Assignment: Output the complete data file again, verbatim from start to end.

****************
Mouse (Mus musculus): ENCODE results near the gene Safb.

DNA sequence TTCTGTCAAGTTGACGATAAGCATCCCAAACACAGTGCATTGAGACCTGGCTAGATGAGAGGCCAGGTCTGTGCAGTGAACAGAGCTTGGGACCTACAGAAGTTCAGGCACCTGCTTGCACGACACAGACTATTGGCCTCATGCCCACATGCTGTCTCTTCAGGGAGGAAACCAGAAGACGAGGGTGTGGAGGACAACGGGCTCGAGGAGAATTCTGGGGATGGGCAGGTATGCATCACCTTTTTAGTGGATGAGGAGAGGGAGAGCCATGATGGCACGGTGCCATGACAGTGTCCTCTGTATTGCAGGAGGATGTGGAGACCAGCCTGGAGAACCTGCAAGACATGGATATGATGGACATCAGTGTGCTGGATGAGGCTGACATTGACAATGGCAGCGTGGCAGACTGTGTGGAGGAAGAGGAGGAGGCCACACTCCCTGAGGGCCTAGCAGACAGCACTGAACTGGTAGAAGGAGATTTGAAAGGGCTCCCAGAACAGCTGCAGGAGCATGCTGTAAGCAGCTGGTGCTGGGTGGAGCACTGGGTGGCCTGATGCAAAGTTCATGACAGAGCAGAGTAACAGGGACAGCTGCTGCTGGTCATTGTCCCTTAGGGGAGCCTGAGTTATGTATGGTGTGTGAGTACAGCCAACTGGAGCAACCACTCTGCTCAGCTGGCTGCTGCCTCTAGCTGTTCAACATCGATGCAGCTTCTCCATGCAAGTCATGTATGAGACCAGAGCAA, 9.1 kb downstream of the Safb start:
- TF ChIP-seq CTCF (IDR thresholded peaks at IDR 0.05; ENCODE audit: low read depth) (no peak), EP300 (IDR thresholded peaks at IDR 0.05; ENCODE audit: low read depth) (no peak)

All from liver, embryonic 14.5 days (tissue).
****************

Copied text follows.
Mouse (Mus musculus): ENCODE results near the gene Safb.

DNA sequence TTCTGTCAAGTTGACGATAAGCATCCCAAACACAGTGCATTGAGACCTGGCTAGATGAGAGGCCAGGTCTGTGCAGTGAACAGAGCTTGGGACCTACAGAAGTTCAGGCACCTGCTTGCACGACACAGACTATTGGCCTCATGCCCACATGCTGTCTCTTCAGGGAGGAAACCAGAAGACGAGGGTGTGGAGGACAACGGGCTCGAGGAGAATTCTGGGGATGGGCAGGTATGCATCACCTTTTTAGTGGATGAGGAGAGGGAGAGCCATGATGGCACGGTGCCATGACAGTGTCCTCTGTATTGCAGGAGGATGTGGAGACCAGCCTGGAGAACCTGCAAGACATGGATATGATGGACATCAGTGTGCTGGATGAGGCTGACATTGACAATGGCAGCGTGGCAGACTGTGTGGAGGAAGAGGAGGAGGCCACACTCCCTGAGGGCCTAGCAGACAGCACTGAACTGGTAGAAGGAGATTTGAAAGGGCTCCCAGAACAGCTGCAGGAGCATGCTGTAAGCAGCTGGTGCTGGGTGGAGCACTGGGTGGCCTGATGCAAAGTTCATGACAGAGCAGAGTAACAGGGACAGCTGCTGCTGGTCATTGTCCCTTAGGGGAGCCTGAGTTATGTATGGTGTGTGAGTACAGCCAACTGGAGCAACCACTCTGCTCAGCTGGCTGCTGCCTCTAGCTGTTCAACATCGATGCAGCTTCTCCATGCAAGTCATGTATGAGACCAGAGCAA, 9.1 kb downstream of the Safb start:
- TF ChIP-seq CTCF (IDR thresholded peaks at IDR 0.05; ENCODE audit: low read depth) (no peak), EP300 (IDR thresholded peaks at IDR 0.05; ENCODE audit: low read depth) (no peak)

All from liver, embryonic 14.5 days (tissue).